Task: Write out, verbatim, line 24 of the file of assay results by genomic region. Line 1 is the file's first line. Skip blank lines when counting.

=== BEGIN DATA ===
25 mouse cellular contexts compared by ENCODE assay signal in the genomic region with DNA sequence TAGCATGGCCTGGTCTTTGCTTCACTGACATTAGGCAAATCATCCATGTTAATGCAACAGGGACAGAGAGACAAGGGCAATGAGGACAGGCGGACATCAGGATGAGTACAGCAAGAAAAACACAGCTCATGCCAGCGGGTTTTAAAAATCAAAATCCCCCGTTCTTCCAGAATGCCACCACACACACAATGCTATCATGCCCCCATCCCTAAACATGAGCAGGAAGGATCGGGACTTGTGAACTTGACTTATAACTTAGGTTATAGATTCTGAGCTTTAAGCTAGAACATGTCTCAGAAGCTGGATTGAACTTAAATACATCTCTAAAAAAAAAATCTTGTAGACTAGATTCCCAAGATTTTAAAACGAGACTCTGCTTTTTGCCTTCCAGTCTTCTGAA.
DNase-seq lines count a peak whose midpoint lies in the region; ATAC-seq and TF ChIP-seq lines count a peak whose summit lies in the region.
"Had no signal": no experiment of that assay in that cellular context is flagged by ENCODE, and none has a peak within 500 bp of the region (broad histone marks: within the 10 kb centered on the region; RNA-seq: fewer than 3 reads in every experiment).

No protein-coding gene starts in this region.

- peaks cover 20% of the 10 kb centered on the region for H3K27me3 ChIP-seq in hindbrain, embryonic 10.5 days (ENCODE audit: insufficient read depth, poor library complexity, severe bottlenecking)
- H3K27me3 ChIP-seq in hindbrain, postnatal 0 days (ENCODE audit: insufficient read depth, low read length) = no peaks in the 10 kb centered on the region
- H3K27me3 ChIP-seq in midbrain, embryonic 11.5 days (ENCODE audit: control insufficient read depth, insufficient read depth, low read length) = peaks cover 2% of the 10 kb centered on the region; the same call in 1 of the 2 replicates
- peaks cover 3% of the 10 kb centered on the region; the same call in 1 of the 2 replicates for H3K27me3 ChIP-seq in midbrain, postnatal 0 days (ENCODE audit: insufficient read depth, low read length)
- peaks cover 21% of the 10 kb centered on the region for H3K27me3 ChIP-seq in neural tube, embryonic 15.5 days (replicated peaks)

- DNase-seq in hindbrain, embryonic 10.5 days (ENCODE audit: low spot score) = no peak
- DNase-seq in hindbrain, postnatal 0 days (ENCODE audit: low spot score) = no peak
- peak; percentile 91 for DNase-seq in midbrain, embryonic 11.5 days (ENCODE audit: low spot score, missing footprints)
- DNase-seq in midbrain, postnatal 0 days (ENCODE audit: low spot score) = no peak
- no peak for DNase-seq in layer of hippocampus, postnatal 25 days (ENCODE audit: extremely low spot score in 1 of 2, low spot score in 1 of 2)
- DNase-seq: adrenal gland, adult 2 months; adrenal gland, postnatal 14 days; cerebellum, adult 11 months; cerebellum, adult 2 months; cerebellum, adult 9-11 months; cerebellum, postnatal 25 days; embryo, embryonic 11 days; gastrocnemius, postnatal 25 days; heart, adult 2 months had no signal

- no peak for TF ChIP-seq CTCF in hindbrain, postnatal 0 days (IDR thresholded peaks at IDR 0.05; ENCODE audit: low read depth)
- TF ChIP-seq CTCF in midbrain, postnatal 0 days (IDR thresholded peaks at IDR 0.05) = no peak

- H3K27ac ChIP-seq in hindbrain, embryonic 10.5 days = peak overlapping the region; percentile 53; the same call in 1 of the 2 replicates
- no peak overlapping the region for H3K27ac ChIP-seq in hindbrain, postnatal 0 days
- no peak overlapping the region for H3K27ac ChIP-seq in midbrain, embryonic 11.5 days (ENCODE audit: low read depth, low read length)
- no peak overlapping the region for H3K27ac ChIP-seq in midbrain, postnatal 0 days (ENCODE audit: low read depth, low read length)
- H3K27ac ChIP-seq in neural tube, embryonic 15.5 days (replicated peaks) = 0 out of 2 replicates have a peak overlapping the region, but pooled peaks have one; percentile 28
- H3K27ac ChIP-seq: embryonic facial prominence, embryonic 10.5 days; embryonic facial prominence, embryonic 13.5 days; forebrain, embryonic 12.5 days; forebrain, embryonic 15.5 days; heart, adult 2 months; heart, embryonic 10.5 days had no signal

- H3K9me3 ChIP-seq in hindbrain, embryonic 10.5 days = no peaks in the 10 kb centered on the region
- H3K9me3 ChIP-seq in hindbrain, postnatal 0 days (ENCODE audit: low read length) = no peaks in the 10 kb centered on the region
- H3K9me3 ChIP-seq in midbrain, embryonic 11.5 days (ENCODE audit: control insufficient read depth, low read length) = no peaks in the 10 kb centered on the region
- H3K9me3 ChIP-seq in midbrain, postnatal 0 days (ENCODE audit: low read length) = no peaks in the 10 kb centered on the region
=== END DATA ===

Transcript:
- H3K9me3 ChIP-seq in hindbrain, embryonic 10.5 days = no peaks in the 10 kb centered on the region